Fasting to Beat Jet Lag

Steve Hendricks, writing for Harper’s:

The Argonne Anti–Jet-Lag diet, as the putative antidote is known, was devised in the 1980s by the late Charles Ehret, a “chronobiologist” at the Argonne National Laboratory in Illinois who discovered that our biological clocks are cued in part by when and how much we eat. After experimenting on protozoa, rats, and his eight children, Ehret recommended that the international traveler, in the several days before his flight, alternate days of feasting with days of very light eating. Come the flight, the traveler would nibble sparsely until eating a big breakfast at about 7:30 a.m. in his new time zone — no matter that it was still 1:30 a.m. in the old time zone or that the airline wasn’t serving breakfast until 10:00 a.m. His reward would be little or no jet lag.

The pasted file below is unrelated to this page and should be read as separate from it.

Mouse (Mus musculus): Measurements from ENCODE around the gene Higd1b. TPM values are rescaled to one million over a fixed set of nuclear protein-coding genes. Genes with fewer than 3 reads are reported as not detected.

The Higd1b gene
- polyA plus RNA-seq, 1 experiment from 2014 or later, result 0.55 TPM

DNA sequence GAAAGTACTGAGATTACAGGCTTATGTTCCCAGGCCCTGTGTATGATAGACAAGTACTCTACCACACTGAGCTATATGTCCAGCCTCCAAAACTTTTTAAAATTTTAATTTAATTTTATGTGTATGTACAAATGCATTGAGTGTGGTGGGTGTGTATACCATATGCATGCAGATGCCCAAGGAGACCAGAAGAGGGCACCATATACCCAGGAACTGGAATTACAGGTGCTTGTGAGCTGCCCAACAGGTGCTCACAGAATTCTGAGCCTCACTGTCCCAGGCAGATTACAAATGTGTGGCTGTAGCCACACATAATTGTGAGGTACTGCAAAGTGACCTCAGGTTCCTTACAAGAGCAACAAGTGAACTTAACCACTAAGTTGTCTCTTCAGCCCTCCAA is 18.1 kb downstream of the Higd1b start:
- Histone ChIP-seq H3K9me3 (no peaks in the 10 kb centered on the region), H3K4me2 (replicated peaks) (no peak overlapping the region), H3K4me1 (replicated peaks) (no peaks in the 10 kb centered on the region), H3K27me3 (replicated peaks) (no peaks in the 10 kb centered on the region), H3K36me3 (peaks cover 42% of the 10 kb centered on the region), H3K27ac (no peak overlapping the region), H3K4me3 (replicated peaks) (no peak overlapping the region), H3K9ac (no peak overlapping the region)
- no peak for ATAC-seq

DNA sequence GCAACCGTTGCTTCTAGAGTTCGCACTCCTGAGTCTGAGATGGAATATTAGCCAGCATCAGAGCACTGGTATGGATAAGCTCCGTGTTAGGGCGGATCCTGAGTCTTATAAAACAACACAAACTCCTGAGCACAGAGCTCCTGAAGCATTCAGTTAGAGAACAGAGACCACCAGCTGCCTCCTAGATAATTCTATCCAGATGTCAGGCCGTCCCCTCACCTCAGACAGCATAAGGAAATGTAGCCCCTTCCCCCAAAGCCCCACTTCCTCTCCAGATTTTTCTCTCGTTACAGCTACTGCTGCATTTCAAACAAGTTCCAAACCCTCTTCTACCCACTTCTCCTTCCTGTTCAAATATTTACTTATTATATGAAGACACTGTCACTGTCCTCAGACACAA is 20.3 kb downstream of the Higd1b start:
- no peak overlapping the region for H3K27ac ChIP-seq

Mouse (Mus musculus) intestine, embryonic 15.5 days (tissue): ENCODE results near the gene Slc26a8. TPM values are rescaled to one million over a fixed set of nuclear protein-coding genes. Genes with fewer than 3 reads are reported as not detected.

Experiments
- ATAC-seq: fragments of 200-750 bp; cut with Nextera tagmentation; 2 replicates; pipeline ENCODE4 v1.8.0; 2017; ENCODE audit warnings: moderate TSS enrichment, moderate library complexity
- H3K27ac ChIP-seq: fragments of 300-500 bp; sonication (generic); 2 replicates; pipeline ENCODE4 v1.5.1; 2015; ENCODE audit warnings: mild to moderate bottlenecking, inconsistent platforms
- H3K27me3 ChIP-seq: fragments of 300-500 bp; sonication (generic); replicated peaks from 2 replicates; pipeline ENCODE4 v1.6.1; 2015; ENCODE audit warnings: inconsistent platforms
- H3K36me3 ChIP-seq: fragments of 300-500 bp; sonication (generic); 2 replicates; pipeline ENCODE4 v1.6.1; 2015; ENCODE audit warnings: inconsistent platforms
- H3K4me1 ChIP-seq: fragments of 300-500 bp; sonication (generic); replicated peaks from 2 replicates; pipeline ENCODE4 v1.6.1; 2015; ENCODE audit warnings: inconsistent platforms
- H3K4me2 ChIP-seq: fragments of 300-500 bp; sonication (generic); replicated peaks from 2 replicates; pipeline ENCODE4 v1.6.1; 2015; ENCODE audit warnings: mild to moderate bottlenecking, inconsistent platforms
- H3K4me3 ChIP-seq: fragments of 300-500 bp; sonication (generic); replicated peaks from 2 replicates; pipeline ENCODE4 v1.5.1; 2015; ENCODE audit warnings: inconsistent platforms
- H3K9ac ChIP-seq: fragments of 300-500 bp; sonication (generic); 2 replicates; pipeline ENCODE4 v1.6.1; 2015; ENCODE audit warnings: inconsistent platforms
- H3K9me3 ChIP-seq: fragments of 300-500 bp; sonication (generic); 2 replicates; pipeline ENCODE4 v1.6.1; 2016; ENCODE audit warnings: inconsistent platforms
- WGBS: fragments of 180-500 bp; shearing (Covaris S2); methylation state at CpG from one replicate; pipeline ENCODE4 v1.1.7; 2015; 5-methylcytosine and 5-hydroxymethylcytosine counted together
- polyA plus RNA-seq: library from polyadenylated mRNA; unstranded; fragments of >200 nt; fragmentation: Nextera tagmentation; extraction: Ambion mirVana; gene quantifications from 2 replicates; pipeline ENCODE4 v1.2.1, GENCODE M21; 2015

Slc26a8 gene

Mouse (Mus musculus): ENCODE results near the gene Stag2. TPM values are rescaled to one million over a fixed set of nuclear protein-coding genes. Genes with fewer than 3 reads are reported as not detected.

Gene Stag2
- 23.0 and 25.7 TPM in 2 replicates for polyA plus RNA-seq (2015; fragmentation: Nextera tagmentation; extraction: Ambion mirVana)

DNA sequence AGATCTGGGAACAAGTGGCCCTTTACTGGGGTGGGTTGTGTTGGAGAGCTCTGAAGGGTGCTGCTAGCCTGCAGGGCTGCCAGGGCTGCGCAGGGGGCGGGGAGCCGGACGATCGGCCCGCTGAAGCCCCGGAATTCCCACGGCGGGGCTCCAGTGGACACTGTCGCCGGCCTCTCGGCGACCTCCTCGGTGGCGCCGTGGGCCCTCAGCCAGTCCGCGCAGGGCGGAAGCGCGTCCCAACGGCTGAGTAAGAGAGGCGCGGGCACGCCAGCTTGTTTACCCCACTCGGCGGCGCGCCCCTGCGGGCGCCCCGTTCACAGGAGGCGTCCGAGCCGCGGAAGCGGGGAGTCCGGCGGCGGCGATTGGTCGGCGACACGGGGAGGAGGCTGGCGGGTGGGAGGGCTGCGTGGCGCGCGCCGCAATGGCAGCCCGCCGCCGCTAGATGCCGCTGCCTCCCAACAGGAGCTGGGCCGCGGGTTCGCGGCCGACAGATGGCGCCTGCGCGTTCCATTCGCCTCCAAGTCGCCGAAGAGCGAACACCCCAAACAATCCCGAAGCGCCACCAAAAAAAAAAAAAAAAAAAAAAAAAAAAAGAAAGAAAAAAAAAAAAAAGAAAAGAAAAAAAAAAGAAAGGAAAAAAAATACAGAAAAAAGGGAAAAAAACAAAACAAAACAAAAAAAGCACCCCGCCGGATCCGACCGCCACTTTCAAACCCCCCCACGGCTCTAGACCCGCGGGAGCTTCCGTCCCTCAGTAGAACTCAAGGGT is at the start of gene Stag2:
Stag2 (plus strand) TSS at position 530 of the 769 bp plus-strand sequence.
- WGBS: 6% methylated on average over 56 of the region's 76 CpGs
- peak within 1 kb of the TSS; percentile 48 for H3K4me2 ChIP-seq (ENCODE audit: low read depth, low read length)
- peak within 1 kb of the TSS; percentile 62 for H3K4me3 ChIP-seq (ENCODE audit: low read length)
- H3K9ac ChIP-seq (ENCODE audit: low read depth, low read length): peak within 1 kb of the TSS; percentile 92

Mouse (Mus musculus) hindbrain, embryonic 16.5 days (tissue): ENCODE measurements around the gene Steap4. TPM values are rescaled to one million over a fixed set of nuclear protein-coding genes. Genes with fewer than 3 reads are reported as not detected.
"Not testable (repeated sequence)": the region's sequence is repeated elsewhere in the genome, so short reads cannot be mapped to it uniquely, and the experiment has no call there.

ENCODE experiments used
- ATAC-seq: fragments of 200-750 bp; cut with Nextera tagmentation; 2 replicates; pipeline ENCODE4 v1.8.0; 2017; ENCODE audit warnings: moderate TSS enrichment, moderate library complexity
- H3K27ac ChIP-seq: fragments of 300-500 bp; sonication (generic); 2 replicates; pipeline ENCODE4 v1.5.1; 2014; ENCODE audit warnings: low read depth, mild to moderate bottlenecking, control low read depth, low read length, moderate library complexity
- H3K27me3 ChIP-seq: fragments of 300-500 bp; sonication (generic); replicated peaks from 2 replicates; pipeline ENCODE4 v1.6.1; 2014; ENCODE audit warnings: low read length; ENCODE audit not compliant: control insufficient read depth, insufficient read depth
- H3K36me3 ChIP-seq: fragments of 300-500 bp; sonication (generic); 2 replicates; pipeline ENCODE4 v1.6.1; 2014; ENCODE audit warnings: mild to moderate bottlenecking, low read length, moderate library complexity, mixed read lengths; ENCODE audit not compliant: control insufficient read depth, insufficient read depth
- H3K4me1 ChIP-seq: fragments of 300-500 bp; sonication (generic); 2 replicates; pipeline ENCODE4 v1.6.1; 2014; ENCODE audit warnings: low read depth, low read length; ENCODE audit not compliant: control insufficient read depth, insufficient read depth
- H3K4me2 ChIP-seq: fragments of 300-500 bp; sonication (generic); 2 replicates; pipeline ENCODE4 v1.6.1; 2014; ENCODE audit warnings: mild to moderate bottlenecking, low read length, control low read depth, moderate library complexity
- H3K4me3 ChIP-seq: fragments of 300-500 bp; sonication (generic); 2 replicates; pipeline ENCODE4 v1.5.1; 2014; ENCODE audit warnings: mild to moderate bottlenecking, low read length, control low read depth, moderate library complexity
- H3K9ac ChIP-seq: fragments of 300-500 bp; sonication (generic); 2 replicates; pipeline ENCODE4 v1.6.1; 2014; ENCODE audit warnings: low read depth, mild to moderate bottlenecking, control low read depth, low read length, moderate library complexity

Research at Harvard suggests you can get the same results by simply fasting for 12-16 hours.

Monday, 5 March 2012

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